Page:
Tips and Tricks
- 📌 Playing Too Many Hands
- 📌 Playing Every Type of Poker
- 📌 Not Planning Ahead
- 📌 Not Combining Practice with Study
- 📌 Failing to Stay Calm
- 📌 Not Paying Attention to Opponents
- 📌 Playing Against Difficult Competition
- 📌 Not Leaving a Bad Table
- 📌 Bluffing Too Often
- 📌 Using the Same Strategy for the Same Hands
Poker is a difficult game to master, especially if you're starting for the first time. Playing online is more competitive than ever, and there are loads of players out there who will happily take your money when you're a beginner. Lots of new players get put off by the steep learning curve, but if you stick it out, it can be very lucrative. The best thing you can do as a beginner learns and study the game as much as you play. Over time, your skills will improve, and you'll have a much better chance of success. As you play, you should also watch out for these common mistakes that a lot of new players make so you can avoid them.
Playing Too Many Hands
When you're a beginner, playing often is a great way to gain valuable experience. However, some players take this too far. Being successful in poker is about knowing when to fold as much as it's about knowing when to call and raise. As a new player, you should be cautious and ensure that you're not playing too many hands, especially if they're weak and won't get you very far. Keep your play tight, and don't go overboard during your online poker games. You might feel like you're missing out on the experience, but your bankroll will thank you in the long run.
Playing Every Type of Poker
There are loads of different types of poker, all of which offer a different experience. As a new player, you should be focusing on the basics and getting as much experience in no-limit Texas Hold 'em as possible. This is the most common type of poker, and the version which has the most available resources and guides to help you learn. While it can be fun to try out different rules occasionally, you risk spreading yourself too thin and spending too much time getting experience in a different ruleset. Overall, this won't help your progression as much as if you stick to one game type.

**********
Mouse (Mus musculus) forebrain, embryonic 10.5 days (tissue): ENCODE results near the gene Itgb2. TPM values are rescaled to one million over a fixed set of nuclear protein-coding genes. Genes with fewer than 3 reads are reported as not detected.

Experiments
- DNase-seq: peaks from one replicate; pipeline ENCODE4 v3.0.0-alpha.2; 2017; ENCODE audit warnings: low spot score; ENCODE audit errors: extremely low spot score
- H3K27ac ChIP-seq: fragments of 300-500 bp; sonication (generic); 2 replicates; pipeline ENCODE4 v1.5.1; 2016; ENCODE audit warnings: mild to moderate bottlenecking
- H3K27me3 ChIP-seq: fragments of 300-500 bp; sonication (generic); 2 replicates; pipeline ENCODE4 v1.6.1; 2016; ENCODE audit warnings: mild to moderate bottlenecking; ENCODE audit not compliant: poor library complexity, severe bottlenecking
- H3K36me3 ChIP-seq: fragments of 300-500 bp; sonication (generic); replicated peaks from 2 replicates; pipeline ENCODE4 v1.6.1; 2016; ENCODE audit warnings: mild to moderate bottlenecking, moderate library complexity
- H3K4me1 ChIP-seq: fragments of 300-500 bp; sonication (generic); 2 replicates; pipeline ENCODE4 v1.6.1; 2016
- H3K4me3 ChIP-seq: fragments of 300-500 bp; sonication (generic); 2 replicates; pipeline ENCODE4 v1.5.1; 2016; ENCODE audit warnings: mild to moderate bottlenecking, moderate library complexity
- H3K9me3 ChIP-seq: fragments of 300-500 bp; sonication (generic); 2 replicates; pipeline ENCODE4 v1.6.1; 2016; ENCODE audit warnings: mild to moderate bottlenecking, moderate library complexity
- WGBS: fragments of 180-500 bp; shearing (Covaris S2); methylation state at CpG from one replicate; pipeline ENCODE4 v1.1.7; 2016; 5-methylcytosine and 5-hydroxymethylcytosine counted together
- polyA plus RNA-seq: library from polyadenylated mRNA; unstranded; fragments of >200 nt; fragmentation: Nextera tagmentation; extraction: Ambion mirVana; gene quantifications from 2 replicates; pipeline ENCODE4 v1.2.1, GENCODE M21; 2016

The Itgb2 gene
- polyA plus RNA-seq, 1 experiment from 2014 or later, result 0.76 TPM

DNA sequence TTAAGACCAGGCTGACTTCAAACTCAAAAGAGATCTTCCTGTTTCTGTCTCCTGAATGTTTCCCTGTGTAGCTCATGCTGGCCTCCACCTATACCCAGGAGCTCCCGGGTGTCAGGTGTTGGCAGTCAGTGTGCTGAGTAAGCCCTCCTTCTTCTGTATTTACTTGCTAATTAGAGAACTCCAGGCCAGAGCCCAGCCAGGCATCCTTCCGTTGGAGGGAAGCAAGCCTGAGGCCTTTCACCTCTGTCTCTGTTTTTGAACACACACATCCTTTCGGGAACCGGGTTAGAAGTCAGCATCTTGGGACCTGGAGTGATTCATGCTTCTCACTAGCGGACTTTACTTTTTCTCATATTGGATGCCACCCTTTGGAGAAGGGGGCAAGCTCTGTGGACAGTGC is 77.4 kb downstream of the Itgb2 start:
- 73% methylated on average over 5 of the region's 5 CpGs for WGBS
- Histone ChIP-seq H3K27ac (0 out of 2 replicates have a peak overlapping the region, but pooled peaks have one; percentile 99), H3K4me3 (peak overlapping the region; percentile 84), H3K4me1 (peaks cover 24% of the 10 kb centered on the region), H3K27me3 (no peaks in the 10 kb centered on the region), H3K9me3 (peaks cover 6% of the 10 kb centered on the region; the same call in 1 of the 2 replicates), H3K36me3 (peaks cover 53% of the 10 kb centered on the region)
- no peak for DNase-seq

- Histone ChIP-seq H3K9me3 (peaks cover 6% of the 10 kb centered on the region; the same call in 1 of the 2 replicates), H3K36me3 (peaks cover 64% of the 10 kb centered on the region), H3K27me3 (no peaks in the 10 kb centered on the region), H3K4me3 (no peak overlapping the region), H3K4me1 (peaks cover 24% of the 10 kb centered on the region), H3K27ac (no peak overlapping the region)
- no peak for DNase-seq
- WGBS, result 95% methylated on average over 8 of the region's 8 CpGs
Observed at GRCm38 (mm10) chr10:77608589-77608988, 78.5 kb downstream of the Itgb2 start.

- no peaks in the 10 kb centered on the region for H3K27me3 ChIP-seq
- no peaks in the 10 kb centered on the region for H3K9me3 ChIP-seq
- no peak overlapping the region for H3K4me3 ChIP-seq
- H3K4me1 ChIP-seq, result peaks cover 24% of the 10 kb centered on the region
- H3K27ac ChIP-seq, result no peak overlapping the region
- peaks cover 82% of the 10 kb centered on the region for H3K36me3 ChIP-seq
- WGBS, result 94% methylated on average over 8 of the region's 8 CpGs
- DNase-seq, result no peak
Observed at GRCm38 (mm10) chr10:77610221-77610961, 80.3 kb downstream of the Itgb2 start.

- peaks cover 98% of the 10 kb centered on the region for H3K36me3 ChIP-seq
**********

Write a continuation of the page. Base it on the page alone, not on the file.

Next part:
Not Planning Ahead
Poker is a strategy game, and you should always be thinking ahead and planning your next move. Failing to plan will lead to you reacting to your opponent's moves, allowing them to manipulate your decisions. When playing poker, you should have a predetermined strategy that can change as you gain more information. You ought to have a strategy for every hand you play depending on the cards dealt and the responses of those around the table. Many players will choose the check/call option without having a clear strategy for their actions on the turn or river. You're at a disadvantage if you have to come up with something on the sport because poker is too complex for you to do in 20 to 30 seconds.
Not Combining Practice with Study
New players will often practice without studying or study without practising. Ideally, you should be combining both to learn as much about the game as possible. Simply practising the game without a strategy isn't productive, especially when you're a new player. You have to have a structured plan for each practice session to ensure you get enough out of it. Additionally, you should be studying and focusing on what you've learned while playing. Make sure you cover situations that have come up in your games so you learn from each playing session.